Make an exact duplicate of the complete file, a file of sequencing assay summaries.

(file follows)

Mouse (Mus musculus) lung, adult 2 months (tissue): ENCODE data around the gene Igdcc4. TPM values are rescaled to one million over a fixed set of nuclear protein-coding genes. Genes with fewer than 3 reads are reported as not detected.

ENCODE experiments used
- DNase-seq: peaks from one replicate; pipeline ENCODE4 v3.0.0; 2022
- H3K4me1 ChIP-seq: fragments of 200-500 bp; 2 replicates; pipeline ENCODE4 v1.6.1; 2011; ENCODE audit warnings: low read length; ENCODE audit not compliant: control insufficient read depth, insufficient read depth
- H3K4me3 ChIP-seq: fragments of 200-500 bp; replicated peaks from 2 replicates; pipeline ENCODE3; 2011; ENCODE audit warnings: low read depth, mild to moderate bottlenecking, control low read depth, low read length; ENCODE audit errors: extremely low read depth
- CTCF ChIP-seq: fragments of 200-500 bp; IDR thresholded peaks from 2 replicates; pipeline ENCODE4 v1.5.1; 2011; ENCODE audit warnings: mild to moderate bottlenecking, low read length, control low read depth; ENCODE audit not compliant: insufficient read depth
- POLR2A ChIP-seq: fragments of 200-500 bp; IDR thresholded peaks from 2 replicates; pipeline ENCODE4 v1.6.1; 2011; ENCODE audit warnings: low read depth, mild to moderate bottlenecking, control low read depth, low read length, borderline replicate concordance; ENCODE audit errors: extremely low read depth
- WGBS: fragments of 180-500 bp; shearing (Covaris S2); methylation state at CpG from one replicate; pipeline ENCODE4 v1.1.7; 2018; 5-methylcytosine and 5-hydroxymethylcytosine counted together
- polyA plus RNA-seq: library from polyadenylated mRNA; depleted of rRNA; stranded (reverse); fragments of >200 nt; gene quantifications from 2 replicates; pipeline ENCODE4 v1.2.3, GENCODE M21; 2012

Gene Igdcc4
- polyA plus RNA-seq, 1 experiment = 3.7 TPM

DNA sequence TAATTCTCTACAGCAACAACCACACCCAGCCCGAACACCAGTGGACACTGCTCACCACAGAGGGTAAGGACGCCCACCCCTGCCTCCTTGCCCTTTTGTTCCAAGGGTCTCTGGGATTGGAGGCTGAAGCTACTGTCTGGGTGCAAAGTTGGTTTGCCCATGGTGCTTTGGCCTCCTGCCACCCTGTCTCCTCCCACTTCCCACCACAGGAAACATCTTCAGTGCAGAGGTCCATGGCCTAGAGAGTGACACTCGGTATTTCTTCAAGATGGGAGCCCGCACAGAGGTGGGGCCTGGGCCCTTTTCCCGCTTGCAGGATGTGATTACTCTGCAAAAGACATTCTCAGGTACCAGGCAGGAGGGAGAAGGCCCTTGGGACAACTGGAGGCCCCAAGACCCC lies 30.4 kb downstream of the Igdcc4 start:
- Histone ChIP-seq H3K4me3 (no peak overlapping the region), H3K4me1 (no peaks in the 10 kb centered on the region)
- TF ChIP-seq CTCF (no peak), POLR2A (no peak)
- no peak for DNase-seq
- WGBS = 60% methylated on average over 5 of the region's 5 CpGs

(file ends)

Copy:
Mouse (Mus musculus) lung, adult 2 months (tissue): ENCODE data around the gene Igdcc4. TPM values are rescaled to one million over a fixed set of nuclear protein-coding genes. Genes with fewer than 3 reads are reported as not detected.

ENCODE experiments used
- DNase-seq: peaks from one replicate; pipeline ENCODE4 v3.0.0; 2022
- H3K4me1 ChIP-seq: fragments of 200-500 bp; 2 replicates; pipeline ENCODE4 v1.6.1; 2011; ENCODE audit warnings: low read length; ENCODE audit not compliant: control insufficient read depth, insufficient read depth
- H3K4me3 ChIP-seq: fragments of 200-500 bp; replicated peaks from 2 replicates; pipeline ENCODE3; 2011; ENCODE audit warnings: low read depth, mild to moderate bottlenecking, control low read depth, low read length; ENCODE audit errors: extremely low read depth
- CTCF ChIP-seq: fragments of 200-500 bp; IDR thresholded peaks from 2 replicates; pipeline ENCODE4 v1.5.1; 2011; ENCODE audit warnings: mild to moderate bottlenecking, low read length, control low read depth; ENCODE audit not compliant: insufficient read depth
- POLR2A ChIP-seq: fragments of 200-500 bp; IDR thresholded peaks from 2 replicates; pipeline ENCODE4 v1.6.1; 2011; ENCODE audit warnings: low read depth, mild to moderate bottlenecking, control low read depth, low read length, borderline replicate concordance; ENCODE audit errors: extremely low read depth
- WGBS: fragments of 180-500 bp; shearing (Covaris S2); methylation state at CpG from one replicate; pipeline ENCODE4 v1.1.7; 2018; 5-methylcytosine and 5-hydroxymethylcytosine counted together
- polyA plus RNA-seq: library from polyadenylated mRNA; depleted of rRNA; stranded (reverse); fragments of >200 nt; gene quantifications from 2 replicates; pipeline ENCODE4 v1.2.3, GENCODE M21; 2012

Gene Igdcc4
- polyA plus RNA-seq, 1 experiment = 3.7 TPM

DNA sequence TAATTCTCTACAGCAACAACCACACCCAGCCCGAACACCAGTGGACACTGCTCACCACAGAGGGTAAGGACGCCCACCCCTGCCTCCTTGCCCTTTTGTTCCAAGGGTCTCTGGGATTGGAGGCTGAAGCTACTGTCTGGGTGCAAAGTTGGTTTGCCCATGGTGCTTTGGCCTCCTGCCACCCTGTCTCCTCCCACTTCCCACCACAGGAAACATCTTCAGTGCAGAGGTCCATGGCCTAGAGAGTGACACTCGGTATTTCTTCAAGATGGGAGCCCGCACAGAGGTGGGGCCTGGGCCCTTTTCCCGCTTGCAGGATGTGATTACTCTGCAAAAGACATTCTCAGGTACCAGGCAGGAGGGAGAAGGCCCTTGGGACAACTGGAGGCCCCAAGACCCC lies 30.4 kb downstream of the Igdcc4 start:
- Histone ChIP-seq H3K4me3 (no peak overlapping the region), H3K4me1 (no peaks in the 10 kb centered on the region)
- TF ChIP-seq CTCF (no peak), POLR2A (no peak)
- no peak for DNase-seq
- WGBS = 60% methylated on average over 5 of the region's 5 CpGs